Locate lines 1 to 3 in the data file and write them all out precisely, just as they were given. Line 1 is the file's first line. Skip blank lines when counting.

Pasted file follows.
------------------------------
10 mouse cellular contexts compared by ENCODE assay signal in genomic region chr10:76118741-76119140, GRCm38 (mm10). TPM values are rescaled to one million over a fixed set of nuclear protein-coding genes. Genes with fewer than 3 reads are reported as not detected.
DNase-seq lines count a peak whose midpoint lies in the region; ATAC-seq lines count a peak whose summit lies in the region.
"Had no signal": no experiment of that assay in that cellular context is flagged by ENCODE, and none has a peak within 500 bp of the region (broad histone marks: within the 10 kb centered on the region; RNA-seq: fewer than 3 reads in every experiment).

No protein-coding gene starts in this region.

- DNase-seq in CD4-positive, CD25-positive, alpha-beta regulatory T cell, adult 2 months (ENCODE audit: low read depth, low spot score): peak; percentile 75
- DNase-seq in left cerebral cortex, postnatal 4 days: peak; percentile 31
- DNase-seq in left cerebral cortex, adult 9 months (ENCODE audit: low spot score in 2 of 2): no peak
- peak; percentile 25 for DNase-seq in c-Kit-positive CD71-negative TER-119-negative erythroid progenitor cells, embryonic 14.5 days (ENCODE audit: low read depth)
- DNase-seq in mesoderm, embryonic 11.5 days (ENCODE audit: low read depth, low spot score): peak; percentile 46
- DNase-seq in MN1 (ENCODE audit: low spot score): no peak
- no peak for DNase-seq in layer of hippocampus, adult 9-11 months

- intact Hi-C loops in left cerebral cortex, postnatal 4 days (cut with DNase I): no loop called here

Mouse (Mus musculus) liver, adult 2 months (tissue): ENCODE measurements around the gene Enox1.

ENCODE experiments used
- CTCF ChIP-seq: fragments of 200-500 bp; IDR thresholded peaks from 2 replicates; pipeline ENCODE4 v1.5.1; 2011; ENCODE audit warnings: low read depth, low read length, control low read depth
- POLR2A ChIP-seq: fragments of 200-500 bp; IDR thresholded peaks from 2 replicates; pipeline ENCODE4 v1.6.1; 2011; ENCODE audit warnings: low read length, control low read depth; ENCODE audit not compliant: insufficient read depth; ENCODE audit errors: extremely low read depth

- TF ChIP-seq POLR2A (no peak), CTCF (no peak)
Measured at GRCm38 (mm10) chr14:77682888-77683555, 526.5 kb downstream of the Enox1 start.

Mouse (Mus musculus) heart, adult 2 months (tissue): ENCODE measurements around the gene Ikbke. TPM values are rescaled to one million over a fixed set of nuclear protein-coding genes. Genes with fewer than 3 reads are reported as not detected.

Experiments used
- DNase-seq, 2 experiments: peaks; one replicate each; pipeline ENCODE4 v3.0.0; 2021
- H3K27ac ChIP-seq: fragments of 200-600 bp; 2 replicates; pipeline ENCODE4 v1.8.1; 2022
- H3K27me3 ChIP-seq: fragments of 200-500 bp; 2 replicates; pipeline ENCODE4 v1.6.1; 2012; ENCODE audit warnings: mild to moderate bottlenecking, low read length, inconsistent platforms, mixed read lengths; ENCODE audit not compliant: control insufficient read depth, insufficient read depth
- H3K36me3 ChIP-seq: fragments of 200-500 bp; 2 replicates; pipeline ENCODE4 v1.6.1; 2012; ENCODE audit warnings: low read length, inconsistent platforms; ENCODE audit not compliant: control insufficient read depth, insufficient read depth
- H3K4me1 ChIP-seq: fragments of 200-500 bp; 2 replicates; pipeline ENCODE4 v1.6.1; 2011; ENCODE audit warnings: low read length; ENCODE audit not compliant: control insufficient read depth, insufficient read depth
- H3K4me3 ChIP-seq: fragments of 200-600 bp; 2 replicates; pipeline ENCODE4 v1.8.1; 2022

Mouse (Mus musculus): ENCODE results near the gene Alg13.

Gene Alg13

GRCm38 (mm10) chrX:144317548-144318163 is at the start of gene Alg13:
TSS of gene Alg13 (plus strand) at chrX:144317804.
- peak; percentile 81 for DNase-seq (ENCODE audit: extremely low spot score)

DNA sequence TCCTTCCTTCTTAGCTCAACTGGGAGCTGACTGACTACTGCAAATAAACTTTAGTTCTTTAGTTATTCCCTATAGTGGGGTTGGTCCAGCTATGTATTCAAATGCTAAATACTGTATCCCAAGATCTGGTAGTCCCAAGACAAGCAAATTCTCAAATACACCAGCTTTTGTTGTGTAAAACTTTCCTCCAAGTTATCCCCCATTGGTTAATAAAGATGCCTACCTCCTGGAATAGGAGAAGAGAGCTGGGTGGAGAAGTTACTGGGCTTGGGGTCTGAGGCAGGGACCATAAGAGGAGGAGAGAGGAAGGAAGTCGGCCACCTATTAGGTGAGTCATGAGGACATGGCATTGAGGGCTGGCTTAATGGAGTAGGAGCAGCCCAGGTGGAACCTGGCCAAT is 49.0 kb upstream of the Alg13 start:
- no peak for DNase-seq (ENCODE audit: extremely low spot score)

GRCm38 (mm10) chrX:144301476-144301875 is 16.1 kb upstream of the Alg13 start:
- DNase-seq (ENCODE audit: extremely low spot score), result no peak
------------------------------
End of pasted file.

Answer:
10 mouse cellular contexts compared by ENCODE assay signal in genomic region chr10:76118741-76119140, GRCm38 (mm10). TPM values are rescaled to one million over a fixed set of nuclear protein-coding genes. Genes with fewer than 3 reads are reported as not detected.
DNase-seq lines count a peak whose midpoint lies in the region; ATAC-seq lines count a peak whose summit lies in the region.
"Had no signal": no experiment of that assay in that cellular context is flagged by ENCODE, and none has a peak within 500 bp of the region (broad histone marks: within the 10 kb centered on the region; RNA-seq: fewer than 3 reads in every experiment).